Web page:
Conclusions: The CIRCUS trial is testing the hypothesis that cyclosporine in addition to early revascularization with PPCI compared to placebo in patients with acute anterior myocardial infarction reduces the incidence of death, heart failure and adverse LV remodeling at one-year follow-up.
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http://dx.doi.org/10.1016/j.ahj.2015.02.020DOI Listing
June 2015

Antiplatelet therapy following transcatheter aortic valve implantation.

Heart 2015 Jul 6;101(14):1118-25. Epub 2015 May 6.

Department of Cardiology, Academic Medical Center, University of Amsterdam, Amsterdam, The Netherlands.

Objective: There is limited evidence to support decision making on antiplatelet therapy following transcatheter aortic valve implantation (TAVI). Our aim was to assess the efficacy and safety of aspirin-only (ASA) versus dual antiplatelet therapy (DAPT) following TAVI.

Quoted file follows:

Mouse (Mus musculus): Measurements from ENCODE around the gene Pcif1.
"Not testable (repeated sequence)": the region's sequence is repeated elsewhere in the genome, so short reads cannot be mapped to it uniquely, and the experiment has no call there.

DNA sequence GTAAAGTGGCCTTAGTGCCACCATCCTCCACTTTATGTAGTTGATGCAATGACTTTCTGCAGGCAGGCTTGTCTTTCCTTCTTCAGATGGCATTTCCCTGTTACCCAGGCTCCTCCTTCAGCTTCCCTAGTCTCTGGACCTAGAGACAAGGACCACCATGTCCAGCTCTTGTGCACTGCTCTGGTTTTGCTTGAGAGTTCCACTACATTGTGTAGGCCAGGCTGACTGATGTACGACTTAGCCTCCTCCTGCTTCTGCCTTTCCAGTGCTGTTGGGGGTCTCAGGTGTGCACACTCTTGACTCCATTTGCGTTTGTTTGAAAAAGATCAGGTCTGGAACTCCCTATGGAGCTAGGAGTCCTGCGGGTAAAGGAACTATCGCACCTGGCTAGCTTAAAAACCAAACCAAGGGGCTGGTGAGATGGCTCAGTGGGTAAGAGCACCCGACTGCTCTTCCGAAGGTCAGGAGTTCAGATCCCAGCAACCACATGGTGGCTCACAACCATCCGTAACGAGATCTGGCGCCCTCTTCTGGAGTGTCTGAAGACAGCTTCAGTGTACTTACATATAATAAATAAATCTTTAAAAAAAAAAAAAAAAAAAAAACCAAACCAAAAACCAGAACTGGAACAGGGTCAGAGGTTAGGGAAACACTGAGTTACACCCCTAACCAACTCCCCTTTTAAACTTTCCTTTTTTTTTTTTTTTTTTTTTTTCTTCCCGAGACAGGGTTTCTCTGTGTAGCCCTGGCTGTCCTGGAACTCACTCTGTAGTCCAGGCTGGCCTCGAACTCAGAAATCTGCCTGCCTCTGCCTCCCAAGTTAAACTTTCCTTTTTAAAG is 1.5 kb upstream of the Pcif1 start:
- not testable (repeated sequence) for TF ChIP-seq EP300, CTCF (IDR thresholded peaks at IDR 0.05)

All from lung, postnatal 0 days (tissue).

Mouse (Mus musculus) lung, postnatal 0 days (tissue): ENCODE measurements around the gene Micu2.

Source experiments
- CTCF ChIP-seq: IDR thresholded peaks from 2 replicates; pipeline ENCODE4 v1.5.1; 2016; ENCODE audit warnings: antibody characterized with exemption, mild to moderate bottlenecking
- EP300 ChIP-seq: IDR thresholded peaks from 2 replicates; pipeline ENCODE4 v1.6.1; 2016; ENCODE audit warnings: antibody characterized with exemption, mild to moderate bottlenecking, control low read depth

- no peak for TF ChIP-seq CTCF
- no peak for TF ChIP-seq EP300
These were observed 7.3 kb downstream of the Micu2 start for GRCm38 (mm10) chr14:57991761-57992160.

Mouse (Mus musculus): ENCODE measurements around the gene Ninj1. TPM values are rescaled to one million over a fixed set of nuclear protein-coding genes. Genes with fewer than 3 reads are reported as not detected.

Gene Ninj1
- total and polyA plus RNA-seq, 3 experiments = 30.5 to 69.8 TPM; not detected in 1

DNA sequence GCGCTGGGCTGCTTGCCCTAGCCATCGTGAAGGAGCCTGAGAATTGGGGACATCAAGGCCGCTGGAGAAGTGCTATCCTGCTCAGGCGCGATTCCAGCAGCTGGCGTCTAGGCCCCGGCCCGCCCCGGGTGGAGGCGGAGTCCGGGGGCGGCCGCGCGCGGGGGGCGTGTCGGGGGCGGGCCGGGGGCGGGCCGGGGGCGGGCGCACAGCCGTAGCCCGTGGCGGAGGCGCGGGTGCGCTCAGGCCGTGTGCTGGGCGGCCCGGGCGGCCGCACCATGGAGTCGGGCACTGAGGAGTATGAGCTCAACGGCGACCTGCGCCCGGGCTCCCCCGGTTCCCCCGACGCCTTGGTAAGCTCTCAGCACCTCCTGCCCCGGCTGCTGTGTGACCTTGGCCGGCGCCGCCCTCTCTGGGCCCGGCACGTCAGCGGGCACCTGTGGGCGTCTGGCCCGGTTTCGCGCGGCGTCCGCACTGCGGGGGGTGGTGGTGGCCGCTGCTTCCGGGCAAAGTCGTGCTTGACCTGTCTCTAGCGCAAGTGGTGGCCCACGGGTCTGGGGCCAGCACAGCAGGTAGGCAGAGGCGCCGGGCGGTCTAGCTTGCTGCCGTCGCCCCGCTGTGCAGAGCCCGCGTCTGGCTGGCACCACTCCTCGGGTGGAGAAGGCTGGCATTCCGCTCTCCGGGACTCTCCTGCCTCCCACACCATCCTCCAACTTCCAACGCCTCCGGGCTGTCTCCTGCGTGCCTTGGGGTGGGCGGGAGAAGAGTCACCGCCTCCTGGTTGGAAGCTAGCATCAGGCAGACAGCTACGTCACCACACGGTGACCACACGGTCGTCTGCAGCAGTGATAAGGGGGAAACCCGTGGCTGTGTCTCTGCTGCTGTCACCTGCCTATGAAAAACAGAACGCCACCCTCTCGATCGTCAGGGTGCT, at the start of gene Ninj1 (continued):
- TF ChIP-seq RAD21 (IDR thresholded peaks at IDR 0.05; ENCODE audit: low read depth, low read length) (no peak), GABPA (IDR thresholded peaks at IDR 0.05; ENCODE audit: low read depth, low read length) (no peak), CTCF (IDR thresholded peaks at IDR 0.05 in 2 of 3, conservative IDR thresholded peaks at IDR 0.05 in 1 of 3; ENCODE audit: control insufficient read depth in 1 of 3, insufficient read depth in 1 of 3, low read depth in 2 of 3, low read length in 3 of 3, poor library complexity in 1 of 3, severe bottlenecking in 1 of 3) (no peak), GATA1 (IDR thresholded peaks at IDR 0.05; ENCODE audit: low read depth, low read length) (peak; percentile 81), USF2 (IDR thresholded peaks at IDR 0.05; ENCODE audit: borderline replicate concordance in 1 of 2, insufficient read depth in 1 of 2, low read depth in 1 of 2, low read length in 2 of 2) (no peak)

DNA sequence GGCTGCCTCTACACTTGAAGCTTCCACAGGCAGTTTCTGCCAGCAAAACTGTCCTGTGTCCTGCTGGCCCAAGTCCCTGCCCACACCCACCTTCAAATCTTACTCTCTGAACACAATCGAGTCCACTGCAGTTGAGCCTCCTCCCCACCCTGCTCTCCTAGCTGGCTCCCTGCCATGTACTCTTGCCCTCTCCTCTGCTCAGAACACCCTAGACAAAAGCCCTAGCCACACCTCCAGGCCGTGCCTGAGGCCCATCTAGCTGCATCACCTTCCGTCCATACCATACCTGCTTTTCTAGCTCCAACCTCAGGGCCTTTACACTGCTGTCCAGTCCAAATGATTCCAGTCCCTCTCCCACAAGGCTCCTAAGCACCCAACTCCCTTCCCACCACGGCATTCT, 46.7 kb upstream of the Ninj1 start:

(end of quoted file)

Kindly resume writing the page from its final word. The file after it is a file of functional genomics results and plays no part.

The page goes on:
Methods: We performed a systematic review and pooled analysis of individual patient data from 672 participants comparing single versus DAPT following TAVI. Primary endpoint was defined as the composite of net adverse clinical and cerebral events (NACE) at 1 month, including all-cause mortality, acute coronary syndrome (ACS), stroke, life-threatening and major bleeding.

Results: At 30 days a NACE rate of 13% was observed in the ASA-only and in 15% of the DAPT group (OR 0.83, 95% CI 0.48 to 1.43, p=0.50). A tendency towards less life-threatening and major bleeding was observed in patients treated with ASA (OR 0.56, 95% CI 0.28 to 1.11, p=0.09). Also, ASA was not associated with an increased all-cause mortality (OR 0.91, 95% CI 0.36 to 2.27, p=0.83), ACS (OR 0.5, 95% CI 0.05 to 5.51, p=0.57) or stroke (OR 1.21; 95% CI 0.36 to 4.03, p=0.75).

Conclusions: No difference in 30-day NACE rate was observed between ASA-only or DAPT following TAVI. Moreover, a trend towards less life-threatening and major bleeding was observed in favour of ASA. Consequently the additive value of clopidogrel warrants further investigation.
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http://dx.doi.org/10.1136/heartjnl-2014-307053DOI Listing
July 2015